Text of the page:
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We know that about 400,000 people in the United States currently suffer from multiple sclerosis (MS), and it's more common in women and Caucasians. We also know that early treatment of the condition makes a difference. Recently, we've read that Biogen Idec and Elan Corp. were given the go-ahead to reintroduce natalizu-mab (Tysabri) for the treatment of relapsing forms of MS. But beyond that, we haven't heard too much lately regarding the treatment of this devastating disease. What, if anything, coming down the pipeline looks promising? Here are a few of the possibilities.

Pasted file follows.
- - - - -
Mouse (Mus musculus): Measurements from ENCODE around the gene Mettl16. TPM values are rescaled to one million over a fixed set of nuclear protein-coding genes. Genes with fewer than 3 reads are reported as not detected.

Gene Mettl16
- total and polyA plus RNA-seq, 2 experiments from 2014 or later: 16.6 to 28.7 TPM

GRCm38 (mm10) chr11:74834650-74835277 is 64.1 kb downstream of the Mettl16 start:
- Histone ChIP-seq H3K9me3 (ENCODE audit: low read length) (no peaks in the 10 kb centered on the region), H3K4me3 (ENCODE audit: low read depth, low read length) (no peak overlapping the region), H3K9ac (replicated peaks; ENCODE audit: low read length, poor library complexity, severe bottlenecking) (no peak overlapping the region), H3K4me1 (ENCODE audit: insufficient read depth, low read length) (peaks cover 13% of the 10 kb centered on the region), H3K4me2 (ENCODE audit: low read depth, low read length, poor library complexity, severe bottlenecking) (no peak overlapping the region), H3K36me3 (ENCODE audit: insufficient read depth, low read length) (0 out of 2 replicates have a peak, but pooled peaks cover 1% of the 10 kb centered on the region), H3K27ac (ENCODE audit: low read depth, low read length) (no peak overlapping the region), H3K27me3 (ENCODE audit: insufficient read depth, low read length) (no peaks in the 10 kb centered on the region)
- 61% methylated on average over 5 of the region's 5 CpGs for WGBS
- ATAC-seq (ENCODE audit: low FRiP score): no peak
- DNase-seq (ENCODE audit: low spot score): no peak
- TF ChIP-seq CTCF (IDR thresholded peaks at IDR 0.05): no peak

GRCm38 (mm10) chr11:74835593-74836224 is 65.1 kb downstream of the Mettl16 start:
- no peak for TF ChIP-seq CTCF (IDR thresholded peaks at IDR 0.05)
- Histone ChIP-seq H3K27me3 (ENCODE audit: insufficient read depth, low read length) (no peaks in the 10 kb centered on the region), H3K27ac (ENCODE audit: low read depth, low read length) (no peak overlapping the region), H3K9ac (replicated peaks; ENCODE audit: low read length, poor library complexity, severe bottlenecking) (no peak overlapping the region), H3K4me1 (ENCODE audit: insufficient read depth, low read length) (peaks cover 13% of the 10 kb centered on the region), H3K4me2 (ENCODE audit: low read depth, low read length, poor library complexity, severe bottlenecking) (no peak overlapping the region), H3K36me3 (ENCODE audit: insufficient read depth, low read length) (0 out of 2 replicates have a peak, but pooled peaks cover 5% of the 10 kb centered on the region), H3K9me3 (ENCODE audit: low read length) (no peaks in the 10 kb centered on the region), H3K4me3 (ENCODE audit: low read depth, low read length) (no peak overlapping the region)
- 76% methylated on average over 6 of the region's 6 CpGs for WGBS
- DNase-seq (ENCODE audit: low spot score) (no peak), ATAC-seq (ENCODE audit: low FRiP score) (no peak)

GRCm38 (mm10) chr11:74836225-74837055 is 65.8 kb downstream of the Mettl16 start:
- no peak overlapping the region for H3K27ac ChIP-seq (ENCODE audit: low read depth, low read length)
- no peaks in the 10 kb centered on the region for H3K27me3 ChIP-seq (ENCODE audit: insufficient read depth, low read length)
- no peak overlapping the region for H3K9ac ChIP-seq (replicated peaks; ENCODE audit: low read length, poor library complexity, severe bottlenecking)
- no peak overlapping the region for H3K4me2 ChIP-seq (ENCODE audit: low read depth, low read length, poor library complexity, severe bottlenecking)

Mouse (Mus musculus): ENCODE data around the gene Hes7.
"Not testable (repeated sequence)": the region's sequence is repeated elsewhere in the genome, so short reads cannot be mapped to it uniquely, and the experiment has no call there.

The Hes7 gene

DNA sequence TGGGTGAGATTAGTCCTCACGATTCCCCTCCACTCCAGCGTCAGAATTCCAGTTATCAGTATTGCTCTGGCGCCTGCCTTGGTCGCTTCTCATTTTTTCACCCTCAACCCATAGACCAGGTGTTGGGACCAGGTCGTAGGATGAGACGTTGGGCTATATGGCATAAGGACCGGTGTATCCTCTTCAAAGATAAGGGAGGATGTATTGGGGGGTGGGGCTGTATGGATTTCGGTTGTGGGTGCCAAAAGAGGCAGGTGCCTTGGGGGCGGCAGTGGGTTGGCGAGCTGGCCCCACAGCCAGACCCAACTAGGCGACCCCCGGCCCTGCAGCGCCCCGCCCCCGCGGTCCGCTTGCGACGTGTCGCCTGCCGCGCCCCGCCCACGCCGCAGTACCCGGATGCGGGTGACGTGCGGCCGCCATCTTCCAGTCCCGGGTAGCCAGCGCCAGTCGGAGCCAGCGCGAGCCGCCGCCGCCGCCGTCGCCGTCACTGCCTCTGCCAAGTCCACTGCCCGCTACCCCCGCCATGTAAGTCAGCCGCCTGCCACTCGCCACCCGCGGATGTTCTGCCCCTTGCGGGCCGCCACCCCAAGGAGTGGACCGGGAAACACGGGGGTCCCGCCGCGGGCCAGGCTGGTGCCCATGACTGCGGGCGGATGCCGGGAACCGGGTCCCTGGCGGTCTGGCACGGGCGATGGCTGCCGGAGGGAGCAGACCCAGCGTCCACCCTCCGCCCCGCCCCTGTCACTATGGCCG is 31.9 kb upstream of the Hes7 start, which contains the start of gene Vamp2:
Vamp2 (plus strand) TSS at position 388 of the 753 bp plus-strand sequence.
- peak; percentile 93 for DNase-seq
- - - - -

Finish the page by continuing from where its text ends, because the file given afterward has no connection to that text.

NeuroVax, administered by intramuscular injection, contains a combination of three T-cell receptor (TCR) peptides that represent immunogenic regions from TCRs that are expressed by the pathogenic T-cells in MS patients. The three peptides are BV5S2, BV6S5, and BV13S1. The firm has also developed a stable formulation of these three peptides (Incomplete Freund's Adjuvant) that, when injected, elicited a strong immune response in over 90% of the MS patients who received it. These responses to peptides are important, since clinical data show a correlation between the strength of T-cell response to TCR therapy and clinical benefit after one year of therapy.